It's this ability of CDS to connect engineers in remote locations that is most empowering.
"Web initiatives make a lot of things possible you couldn't do otherwise," he says. "Like creating 3D virtual reality environments."
It also allows engineers to sate modern drivers' demands for a great variety of vehicles.
"I came to this country 25 years ago, and there were maybe three models of Mercedes," says Madabusi. "Today there's probably 35 models, with 20 different engine options."
But there's also a downside to wiring the design process—all this newfound efficiency creates its own new set of challenges. "There can be 30 times as many links to data as there is data itself," says Madabusi. "And when 75% of a car is produced by someone else besides Chrysler, we need to keep close track of the product development infrastructure."
In fact, the biggest question for Chrysler is how to use its scads of digital data. "I could produce a manual for you which is specific to your car," he says. "Usually they're written for every possible combination of car, but it would be nice if it were written for my tires, my radio, my engine options, my upholstery…You can actually do that today, but it's not profitable yet, so no one has."
So what happened to the dream of creating a fully digital car, one that exists only in CAD prototype until a production version rolls off the assembly line?
"We don't understand enough physics," says Madabusi. "In crash simulations and regulations, they say 'I want to see your car bang into a brick wall at 35 mph—I want to see physical pictures, not simulated pictures.'"
Ford uses a similar approach, called the Ford Product Development System (FPDS), built between 1992 and 1994. The company hired SDRC in 1995 to provide a unified C3P infrastructure (CAD, CAM, CAE, PIM), with the express goal of getting products to market faster and reducing the number of prototypes, says Jay Hay, SDRC's vice president of the Ford program office.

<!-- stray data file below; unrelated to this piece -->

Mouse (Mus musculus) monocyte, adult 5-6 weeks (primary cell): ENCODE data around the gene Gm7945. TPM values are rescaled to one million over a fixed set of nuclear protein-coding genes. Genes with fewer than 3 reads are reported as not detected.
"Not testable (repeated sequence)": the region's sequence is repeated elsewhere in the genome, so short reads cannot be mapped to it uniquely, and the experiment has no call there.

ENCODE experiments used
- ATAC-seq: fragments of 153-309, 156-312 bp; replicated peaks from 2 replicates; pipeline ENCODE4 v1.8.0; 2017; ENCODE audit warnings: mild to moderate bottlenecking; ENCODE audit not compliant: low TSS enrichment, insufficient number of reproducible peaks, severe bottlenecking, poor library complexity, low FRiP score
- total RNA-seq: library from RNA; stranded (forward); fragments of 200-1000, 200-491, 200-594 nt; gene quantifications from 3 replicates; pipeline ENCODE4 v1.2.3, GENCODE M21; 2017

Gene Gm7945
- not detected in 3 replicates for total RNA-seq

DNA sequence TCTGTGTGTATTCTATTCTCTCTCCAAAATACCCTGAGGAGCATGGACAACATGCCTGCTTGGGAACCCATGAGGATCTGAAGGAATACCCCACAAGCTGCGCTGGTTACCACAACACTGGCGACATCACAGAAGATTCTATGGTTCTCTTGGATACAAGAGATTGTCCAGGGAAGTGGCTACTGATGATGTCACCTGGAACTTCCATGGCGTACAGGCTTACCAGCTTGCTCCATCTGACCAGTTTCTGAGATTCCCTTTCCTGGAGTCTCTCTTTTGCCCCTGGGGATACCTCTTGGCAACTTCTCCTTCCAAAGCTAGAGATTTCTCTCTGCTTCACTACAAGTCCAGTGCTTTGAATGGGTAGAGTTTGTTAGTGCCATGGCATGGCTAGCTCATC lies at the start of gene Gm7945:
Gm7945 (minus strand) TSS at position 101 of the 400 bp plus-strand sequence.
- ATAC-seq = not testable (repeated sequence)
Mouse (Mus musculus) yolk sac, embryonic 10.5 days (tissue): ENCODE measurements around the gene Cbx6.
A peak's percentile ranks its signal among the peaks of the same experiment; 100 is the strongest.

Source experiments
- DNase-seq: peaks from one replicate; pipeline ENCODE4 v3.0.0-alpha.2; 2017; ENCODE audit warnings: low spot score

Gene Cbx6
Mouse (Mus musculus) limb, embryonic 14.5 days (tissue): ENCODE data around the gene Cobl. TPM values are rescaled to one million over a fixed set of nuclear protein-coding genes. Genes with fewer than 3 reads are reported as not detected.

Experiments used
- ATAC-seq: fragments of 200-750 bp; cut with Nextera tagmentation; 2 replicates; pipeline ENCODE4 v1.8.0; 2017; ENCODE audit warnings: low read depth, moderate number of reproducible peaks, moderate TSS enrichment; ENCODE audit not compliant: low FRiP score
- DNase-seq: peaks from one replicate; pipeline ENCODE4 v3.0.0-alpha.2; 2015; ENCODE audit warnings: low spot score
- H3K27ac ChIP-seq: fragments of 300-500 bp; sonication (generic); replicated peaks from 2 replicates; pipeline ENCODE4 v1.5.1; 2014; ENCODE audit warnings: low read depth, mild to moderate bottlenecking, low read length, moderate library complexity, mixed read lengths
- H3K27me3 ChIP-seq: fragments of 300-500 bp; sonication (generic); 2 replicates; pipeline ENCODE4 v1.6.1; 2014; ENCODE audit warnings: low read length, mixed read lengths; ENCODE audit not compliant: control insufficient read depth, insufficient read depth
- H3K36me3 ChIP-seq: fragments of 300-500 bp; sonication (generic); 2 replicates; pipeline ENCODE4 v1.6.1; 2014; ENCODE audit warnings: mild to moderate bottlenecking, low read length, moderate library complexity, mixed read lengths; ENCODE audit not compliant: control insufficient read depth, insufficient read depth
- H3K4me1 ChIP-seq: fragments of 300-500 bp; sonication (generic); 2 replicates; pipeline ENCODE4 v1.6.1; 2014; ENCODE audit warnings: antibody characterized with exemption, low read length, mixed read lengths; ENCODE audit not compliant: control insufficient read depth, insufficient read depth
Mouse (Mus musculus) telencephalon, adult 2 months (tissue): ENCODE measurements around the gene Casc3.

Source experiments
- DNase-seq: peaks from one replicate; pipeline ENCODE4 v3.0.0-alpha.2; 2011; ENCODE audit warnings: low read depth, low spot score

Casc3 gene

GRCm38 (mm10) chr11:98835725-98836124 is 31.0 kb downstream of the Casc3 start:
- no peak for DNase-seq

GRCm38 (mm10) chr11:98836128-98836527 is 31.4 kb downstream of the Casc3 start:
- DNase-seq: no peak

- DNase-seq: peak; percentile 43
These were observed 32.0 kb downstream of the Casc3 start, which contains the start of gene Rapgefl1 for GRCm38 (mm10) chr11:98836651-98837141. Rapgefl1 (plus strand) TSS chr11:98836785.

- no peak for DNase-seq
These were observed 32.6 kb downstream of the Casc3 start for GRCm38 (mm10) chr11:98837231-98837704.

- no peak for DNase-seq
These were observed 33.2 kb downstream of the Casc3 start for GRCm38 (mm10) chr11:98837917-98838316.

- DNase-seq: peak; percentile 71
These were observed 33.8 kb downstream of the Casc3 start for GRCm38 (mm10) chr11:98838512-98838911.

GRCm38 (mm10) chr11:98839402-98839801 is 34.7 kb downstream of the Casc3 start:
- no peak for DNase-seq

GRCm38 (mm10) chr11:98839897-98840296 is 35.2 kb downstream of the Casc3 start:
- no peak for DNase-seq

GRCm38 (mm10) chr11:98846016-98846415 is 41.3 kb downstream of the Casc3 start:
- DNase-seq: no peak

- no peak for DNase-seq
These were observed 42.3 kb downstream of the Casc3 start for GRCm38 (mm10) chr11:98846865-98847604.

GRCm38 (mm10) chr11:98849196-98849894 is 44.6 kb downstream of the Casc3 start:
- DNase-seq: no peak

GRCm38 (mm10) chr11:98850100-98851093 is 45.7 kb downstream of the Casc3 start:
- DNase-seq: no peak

Like its Big Three brethren, Ford's initial goal was to speed the product development cycle to 36 months, and get on par with the fast Japanese development cycle, Hay says. Today, Ford has reduced its average cycle from 55 to 30 months.
The old process used 200-300 actual, physical prototypes to create each new model of car, split into three stages: the mechanical buck, the confirmation prototype, and the verification prototype. The new system has eliminated the first stage and greatly reduced the second, Hay says.
Ford is also struggling with customers' demands for a wider choice of vehicles. For instance, the Mondeo is built on Ford's "C-Car" platform, which forms the basis for Mazda's version in Asia, Ford's version in North America, and Volvo's version in Europe. "That used to be a sequential process, but now it's simultaneous," Hay says. "That's concurrent engineering, and we've been talking about it for 20 years."
And like Daimler/Chrysler, Ford is finding that concurrent engineering brings its own, new challenges—"Before, engineers could go away in a corner and work on their part. Now, they have to do it simultaneously," Hay says. "If they screw up, everybody knows about it."
The mantra at General Motors echoes these trends—"We have to work in PDM, not with PDM," company executives said in a July press conference when they extended a collaborative engineering agreement with Unigraphics Solutions.
When GM began deploying Unigraphics in 1996, they wanted to cut development time from 42 to 24 months. Today GM has trained 7,200 engineers on Unigraphics, and they have 21 vehicles on this short cycle. So what's next, even shorter cycles?
No—once more, it's all about communication. The goal of the new agreement in July was to tap Unigraphics' iMAN, an Internet-centric product content management solution, to "provide GM's product teams, located around the globe, with simultaneous access to an unprecedented amount of digital vehicle information," the companies said.
Unigraphics serves this goal with iMAN, c-Commerce (collaborative commerce), and UG WAVE, a knowledge-based CAD/CAM/CAE package designed to allow users to model large, complex assemblies as parametrically controlled systems.
So based on practices at Ford, GM, and Daimler/Chrysler, it's fair to say that the digital car concept has grown from the infancy stage to early adolescence. With the Big Three's nurturing, it's on schedule to reach maturity. The only question is when?